29
September
2017
|
16:12
Europe/Amsterdam

Urban mobility conference held for major project

An update of Aberdeen’s involvement in the European-wide Civitas Portis transportation project has been given to a conference in the seaport city of Trieste in Italy.

The Lord Provost of Aberdeen Barney Crockett attended the three-day event representing Aberdeen City Council and its partners for the project which is worth £3.2million to the north-east and involves a consortium of council, university and private partners aimed at improving travel in the area.

The Civitas Portis European Union grant is being used to examine transport solutions with a connection with port operations, supporting sustainable urban mobility through changes in behaviour and the attitudes of citizens, planners, politicians and industries. It will also help address social inclusion and provide opportunities for economic growth.

The partners for the project also include Aberdeenshire Council, Nestrans, The Robert Gordon University, the University of Aberdeen, and Aberdeen Harbour Board.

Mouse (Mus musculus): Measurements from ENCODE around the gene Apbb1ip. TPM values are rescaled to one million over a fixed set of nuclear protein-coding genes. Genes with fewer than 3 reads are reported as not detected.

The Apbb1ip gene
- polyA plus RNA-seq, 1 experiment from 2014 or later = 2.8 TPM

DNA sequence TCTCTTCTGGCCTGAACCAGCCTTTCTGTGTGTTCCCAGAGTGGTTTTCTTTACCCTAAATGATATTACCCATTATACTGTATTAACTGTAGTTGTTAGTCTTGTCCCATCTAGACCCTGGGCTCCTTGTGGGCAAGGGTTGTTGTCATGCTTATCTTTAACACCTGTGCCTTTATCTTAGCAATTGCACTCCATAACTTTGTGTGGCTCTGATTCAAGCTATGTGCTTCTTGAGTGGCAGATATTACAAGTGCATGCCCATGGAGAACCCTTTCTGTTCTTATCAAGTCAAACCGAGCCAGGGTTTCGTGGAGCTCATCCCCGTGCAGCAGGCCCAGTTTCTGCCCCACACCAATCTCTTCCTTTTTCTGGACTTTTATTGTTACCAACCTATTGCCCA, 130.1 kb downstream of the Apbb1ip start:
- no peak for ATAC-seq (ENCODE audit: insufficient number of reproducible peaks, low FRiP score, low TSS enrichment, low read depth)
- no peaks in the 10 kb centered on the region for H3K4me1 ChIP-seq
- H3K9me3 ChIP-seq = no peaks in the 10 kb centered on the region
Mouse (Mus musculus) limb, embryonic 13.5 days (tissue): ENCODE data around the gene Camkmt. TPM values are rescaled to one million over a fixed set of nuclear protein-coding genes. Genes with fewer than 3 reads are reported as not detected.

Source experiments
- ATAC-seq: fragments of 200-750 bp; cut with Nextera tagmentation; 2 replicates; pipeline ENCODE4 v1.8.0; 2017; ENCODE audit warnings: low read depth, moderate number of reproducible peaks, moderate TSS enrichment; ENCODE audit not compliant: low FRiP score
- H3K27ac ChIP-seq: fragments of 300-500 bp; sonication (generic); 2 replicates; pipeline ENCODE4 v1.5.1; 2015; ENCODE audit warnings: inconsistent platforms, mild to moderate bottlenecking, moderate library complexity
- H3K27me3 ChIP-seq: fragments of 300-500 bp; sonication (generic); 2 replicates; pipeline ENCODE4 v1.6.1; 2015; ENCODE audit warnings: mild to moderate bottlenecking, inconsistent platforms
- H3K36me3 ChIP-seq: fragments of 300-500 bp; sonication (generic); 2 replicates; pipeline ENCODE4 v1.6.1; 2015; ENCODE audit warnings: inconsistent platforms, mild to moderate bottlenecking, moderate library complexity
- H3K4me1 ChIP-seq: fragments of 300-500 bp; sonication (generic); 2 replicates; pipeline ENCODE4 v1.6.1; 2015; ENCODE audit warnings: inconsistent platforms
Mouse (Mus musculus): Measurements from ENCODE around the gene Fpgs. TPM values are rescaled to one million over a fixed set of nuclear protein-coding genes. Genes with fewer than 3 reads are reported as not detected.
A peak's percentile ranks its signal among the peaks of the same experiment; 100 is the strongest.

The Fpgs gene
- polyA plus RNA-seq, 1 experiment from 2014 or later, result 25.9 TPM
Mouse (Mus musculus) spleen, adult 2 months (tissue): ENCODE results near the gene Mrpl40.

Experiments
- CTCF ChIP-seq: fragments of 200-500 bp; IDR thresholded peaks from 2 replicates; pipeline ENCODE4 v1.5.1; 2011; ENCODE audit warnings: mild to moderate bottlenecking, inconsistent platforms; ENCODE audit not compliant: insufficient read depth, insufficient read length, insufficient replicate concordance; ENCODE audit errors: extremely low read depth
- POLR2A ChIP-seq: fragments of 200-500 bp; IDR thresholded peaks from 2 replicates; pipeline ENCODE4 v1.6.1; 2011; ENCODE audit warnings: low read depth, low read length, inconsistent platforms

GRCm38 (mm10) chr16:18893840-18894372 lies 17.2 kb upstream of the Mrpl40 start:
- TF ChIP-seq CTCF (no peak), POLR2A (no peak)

The main goals for the conference in Trieste was to studying mobility through the development of a SUMP (sustainable urban mobility plan), create a shared transport information platform and a single governance to manage the urban mobility, and share experiences and exchange ideas.

The Lord Provost said: “We gave our European partners updates on projects including the A96 Park and Ride, examining smart transport systems, and how people travel around the city after the AWPR opens, and it was good to see how interested other cities were with our approach and progress so far.

“We encourage people to think about using alternative forms of transport such as walking or cycling, and we’re also working hard to look at existing and future transport infrastructure needs for the city and wider area.

”We need to continue to work hard and make new IT transportation systems meet the pace of change and work best for Aberdeen, its people and its port.”

Civitas Portis is aiming to make a positive impact on five European port cities - Aberdeen, Trieste, Antwerp in Belgium, Constance in Romania, and Klaipeda in Lithuania.

The solutions include innovative approaches for sustainable urban mobility and social and functional connections between city centres and ports using for example digital technologies which will improve both governance methods and the information provided to the citizens as well as the access to new, services, already available or to be invented.

Civitas Portis has received funding from the European Union’s Horizon 2020 research and innovation programme, and it started on 11 September 2016 and finishes on 31 August 2020.